OPINION: The head of the Australian Public Service is one of the most unlikely bosses to be accused of gender bias, given his personal track record as a champion of change, but that’s the unusual and illogical claim levelled this week.
The head of the Australian Public Service is one of the most unlikely bosses to be accused of gender bias, given his personal track record as a champion of change, but that’s the unusual and illogical claim levelled this week.
Addressing “deeply offensive” criticism of his department’s multiple pay scales and personal attacks on his executives, the secretary of the Department of the Prime Minister and Cabinet has come out swinging. The response Martin Parkinson was moved to publish on Tuesday afternoon is as hard to fault as the op-ed it responds to is hard to understand.
Columnist Jenna Price suggests the difference in pay ranges between two comparable mid-level executive positions in different offices within the Department of the Prime Minister and Cabinet is a blatant example of the gender pay gap and the gendered workforce from which it emerges.
Her evidence is that one job in the department’s longstanding social policy division pays more than another in the Office for Women, which moved into the department after the Coalition was elected in 2013. She implies the background of the woman charged with running the Office for Women shows its work isn’t understood or taken seriously enough.“Criticism of someone for their experience rather than their transferable skills and potential is one of the reasons that women do not progress at the same rates as men.”
Price later clarified her position in response to reader comments by arguing “jobs such as those in the Office for Women are usually occupied by women” and argued the lower pay in FaHCSIA compared to PM&C is an example of the pay gap resulting from a gendered workforce as women “utterly dominated” the former department.
The Australian Public Service Commission unfortunately doesn’t collect statistics for the Office for Women separately to PM&C, where the breakdown was 806 men and 1544 women as of December last year.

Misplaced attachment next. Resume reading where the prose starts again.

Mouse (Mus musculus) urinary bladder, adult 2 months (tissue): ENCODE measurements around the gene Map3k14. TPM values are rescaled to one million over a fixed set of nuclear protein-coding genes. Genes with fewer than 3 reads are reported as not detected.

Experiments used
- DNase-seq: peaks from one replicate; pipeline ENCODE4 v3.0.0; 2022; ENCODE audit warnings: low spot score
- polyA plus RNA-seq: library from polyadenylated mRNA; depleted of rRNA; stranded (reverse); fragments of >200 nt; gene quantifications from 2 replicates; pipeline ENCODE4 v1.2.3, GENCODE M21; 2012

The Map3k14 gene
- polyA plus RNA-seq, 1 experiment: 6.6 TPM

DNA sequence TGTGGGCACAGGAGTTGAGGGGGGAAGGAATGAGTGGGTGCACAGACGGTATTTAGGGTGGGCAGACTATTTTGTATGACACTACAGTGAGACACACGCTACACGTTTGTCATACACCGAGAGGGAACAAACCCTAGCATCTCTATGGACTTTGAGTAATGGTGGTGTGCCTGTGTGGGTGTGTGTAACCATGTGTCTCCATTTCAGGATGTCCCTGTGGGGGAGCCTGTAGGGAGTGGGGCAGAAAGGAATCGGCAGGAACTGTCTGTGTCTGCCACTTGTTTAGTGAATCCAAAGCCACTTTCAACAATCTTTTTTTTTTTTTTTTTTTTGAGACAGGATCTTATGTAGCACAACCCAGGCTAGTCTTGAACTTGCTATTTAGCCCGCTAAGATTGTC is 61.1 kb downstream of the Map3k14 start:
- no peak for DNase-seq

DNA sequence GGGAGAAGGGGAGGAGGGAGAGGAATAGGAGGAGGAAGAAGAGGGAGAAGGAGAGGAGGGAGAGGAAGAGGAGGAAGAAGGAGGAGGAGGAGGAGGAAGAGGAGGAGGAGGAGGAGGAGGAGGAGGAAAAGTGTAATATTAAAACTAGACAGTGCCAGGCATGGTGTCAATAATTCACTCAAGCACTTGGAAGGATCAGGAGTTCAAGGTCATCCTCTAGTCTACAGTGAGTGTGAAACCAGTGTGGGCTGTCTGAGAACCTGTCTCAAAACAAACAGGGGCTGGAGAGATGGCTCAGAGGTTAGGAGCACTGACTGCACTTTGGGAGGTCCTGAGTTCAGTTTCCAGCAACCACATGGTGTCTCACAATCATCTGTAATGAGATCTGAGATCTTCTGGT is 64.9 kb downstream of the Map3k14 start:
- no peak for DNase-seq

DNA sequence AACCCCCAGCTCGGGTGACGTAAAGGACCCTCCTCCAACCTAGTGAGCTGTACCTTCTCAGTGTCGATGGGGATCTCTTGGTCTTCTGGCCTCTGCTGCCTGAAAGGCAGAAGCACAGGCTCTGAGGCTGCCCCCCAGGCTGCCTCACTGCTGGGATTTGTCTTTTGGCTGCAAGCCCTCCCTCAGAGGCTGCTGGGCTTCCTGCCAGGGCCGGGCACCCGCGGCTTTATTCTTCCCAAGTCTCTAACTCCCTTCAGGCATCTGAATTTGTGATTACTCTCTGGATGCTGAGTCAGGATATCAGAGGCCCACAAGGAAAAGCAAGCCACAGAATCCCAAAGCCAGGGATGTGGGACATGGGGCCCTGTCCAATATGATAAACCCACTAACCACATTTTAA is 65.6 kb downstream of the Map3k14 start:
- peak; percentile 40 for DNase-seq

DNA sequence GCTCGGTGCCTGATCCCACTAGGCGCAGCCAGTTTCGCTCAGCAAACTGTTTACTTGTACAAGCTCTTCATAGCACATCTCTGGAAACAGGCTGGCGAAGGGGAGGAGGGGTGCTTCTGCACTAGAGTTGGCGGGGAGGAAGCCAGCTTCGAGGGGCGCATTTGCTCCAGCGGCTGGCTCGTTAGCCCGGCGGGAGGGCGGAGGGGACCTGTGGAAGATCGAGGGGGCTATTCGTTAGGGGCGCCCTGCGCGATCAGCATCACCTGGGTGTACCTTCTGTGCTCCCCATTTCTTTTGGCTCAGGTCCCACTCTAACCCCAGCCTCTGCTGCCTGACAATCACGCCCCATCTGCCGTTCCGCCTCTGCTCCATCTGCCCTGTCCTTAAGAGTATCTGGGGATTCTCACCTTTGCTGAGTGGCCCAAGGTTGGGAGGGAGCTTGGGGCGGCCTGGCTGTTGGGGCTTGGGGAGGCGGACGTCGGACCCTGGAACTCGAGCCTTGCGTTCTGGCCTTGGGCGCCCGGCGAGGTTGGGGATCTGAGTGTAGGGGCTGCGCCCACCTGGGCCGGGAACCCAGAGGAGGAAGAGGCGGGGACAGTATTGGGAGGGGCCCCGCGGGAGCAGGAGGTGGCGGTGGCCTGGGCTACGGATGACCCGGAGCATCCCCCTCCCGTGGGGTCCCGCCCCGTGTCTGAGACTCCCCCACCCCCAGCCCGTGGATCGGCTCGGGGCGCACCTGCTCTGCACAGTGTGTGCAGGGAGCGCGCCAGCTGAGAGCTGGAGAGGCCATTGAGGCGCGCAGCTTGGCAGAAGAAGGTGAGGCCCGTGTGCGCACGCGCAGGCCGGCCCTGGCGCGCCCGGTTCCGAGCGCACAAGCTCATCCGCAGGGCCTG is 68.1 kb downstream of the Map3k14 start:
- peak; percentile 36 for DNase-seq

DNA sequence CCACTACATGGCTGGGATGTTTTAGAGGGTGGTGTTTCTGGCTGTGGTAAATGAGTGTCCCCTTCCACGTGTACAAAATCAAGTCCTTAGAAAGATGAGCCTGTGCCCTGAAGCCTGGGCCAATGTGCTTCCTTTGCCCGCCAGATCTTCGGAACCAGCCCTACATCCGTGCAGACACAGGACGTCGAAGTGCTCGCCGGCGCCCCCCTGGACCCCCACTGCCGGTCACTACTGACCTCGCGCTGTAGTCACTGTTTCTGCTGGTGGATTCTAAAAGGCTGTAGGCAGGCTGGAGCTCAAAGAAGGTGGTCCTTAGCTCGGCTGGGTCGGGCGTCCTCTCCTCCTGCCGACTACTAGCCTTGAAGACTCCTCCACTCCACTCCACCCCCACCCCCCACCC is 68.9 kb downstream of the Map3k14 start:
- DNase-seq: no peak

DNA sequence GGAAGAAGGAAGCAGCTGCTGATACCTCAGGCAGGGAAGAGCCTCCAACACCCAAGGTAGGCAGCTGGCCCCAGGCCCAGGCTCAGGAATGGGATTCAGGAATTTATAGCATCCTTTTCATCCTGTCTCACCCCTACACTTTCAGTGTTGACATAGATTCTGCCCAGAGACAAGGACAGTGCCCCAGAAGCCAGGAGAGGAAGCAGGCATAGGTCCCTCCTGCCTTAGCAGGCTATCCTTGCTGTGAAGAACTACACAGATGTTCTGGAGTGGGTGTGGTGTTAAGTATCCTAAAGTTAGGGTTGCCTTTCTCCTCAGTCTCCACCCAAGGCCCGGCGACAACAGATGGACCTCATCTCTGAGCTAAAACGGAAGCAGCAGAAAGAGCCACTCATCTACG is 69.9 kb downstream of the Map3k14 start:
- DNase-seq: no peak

Risking an accusation of mansplaining, Parkinson points out “there are many enterprise agreements across the APS, with different conditions and rates of pay” and more than one apply in PM&C currently because enterprise bargaining has not been finalised since the 2013 election:
“The difference in pay in my department highlighted in the article dates back to 2013 when the Office for Women was moved from the former Department of Families, Housing, Community Services and Indigenous Affairs (FaHCSIA) to PM&C. Until enterprise agreement negotiations are complete, all jobs in the Office for Women continue to be covered by the FaHCSIA enterprise agreement, while positions in PM&C’s Social Policy Division are covered by the PM&C enterprise agreement.”
Price also told a reader Parkinson “could show commitment to pay equity by sorting the EBA now” and argued in the op-ed that he could and should “simply” fix the pay disparity between the divisions. Could he? Really? He’s a powerful man but as Price’s colleagues have voluminously reported for several years, there’s a few things standing in his way like Cabinet and the government’s rather prescriptive enterprise bargaining policy.
Parkinson writes he found the article “deeply offensive” and restated that he is “committed to equal pay for equal work” and is “working to find a solution” to the tricky enterprise bargaining stand-off with his employees, where neither their union nor the government is giving much ground:
“In the meantime, within the parameters of their enterprise agreement, employees have the ability to negotiate a salary based on their skills and experience. To suggest my department is unfairly treating current and potential female employees is just plain wrong.”
The offending article also takes aim at the head of the Office for Women, first assistant secretary Amanda McIntyre, questioning her limited experience in women’s policy and quoting anonymous insiders who ascribe an “amateur interest in gender issues” to the former chief financial officer.
Parkinson defends his appointment and hits back that Price is in fact demonstrating the exact sort of behaviour that holds women back:
“Criticism of someone for their experience rather than their transferable skills and potential is one of the reasons that women do not progress at the same rates as men. I am proud to have appointed an executive with significant runs on the board and potential to this key leadership role.”
The PM&C boss has previously described gender equality in the workforce as “a moral issue [and] a clear business imperative” and as an economist, sees the Office for Women’s work promoting gender equality as a driver of national economic growth:
“In recognition of this, I have elevated the Office to Women to a standalone Division and ensured it has ongoing strategic direction and strong leadership by appointing one of my best operators to lead it.”
Price suspects “perception” was the main reason the office became a division after being moved into PM&C. She implies the appointment of McIntyre, when considered together with other political and bureaucratic appointments, reveals the Coalition’s commitment to women’s policy is weaker than it might appear.